The greenback was quoted on the streets here yesterday at buy/sell prices of VND20,950/VND20,970 per dollar, rates VND30/VND40 lower than on the previous day. These rates put the black market value of the dong below tSTC posted by commercial banks, a very rare situation.

Vietcombank yesterday posted dollar exchange rates at VND20,920/VND20,990, down from VND20,956/VND21,026 on Monday. Eximbank, meanwhile, listed exchange rates yesterday at VND20,900/VND21,000.

The interbank exchange rate remained unchanged yesterday at VND20,828 per dollar.

Lower foreign exchange rates have helped restrain the rise in domestic gold prices, even as global gold prices have risen. After skyrocketing to VND46 million (US$2,190) per tael ahead of Tet, gold was being traded yesterday at buy/sell prices of VND44.75 million/VND44.93 million per tael, thanks to the shift in exchange rates. (One tael is equivalent to 1.2 ounces)

The world spot gold price on the London Bullion Market yesterday was $1,720 per ounce.

Experts attributed the easing in foreing exchange rates to increased supplies of dollars on the market. A report released by HCM City Securities Co last week noted the large volume of overseas remittances pouring into Vietnam for the recent holiday, helping boost supplies of dollars the domestic market.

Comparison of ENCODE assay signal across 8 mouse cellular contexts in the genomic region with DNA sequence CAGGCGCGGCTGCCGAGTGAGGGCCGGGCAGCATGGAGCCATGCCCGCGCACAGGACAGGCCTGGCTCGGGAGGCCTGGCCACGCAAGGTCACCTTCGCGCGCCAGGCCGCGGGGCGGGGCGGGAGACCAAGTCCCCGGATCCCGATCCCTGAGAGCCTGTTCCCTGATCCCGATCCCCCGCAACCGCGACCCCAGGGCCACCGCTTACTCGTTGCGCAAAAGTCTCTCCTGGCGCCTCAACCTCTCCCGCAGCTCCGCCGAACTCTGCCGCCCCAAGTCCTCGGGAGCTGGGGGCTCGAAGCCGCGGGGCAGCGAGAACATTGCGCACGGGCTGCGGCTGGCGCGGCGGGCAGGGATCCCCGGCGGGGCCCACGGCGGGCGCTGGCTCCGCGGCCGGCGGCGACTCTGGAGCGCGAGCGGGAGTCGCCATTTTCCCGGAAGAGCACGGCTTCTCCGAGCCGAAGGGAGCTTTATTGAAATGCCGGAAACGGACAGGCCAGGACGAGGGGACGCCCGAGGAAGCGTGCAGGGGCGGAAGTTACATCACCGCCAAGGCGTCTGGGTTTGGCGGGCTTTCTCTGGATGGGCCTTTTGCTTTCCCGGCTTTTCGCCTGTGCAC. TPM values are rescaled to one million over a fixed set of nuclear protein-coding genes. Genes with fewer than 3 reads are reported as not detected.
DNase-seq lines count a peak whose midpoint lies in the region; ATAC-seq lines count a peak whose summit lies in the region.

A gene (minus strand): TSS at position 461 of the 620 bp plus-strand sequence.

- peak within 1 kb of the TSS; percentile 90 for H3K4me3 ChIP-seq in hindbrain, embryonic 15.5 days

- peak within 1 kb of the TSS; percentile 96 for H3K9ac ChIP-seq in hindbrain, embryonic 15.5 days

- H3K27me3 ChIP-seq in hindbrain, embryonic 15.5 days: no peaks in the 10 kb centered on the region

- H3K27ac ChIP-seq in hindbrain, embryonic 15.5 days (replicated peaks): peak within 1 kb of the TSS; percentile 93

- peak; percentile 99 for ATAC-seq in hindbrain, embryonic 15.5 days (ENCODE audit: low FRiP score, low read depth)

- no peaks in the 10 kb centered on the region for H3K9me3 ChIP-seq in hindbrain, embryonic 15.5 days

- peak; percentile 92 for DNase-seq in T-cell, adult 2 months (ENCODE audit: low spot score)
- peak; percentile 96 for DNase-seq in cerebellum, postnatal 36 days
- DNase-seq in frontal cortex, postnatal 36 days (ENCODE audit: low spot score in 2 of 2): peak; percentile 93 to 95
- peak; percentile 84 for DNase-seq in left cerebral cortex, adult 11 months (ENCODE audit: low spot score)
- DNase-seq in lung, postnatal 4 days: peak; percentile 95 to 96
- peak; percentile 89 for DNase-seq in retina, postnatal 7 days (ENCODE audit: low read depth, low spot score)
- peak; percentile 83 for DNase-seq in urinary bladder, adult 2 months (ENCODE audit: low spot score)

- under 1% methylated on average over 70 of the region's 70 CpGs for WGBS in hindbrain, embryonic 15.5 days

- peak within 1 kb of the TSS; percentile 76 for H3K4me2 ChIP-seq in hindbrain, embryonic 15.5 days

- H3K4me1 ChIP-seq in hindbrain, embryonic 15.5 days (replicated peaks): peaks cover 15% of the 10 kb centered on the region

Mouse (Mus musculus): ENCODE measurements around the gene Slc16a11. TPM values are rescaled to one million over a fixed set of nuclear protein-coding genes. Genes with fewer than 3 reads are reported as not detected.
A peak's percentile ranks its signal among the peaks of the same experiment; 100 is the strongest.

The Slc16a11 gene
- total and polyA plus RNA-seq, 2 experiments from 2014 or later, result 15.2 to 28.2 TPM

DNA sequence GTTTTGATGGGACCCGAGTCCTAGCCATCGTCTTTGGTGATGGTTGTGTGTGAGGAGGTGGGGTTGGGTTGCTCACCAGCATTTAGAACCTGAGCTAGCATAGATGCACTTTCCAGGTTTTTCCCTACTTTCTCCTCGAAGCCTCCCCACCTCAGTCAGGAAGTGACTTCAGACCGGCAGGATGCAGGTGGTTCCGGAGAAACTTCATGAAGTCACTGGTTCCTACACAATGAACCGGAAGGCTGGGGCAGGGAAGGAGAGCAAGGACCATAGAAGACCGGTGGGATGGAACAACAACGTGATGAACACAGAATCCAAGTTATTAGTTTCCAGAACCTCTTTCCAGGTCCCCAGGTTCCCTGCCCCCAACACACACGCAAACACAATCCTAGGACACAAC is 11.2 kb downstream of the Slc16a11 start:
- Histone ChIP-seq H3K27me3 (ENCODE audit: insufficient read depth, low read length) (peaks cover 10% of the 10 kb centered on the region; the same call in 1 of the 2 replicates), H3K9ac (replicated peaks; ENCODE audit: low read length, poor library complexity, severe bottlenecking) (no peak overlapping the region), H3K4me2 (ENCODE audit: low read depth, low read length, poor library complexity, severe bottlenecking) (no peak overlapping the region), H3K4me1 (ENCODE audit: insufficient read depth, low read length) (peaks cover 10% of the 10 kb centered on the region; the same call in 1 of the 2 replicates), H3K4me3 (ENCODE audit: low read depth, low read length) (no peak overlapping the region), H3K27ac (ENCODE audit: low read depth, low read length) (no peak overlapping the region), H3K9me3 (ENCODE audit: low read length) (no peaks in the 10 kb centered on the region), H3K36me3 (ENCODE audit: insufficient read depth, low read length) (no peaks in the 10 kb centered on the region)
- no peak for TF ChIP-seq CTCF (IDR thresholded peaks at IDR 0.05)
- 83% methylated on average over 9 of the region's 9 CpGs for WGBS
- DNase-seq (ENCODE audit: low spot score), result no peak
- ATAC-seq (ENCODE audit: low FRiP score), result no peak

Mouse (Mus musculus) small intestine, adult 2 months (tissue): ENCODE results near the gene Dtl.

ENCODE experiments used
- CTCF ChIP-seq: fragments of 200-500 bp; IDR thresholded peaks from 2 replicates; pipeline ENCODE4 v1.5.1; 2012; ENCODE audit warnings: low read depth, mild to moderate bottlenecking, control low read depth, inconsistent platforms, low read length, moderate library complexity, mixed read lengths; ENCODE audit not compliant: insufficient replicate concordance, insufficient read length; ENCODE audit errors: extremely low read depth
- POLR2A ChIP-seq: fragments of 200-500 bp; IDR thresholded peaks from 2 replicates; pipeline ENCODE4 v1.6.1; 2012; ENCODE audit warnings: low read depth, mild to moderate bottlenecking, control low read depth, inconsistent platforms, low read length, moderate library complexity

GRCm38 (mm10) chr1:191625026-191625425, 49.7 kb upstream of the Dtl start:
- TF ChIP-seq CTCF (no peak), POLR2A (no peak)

Significant levels of lending by commercial banks in US dollars have also pumped the greenback into circulation. The nation's two leading cities of Hanoi and HCM City saw strong credit growth in January, with credit growing 1.96 in Hanoi compared to December, while credit grew in HCM City by a whopping 6.3 per cent, according to the government website chinhphu.gov.vn.

In HCM City alone, outstanding US dollar loans reached a total of VND219.9 trillion ($10.4 billion), a year-on-year increase of 13.3 per cent, accounting for over 27 per cent of the city's total outstanding loans.

Nguyen Ngoc Thang, deputy director of the State Bank of Vietnam branch at HCM City, said that the forex market in the city has been quite stable.

At the beginning of this year, State Bank Governor Nguyen Van Binh said that, without any unexpected external shocks, the central bank would be able to maintain a stable foreign exchange market with currency devaluation this year of less than 3 per cent.

He noted that the surplus in the aggregate balance of payments was forecast to reach about $3 billion this year, helping increase supplies of foreign currency on the domestic market.

Vietnam Investment Review - February 10, 2012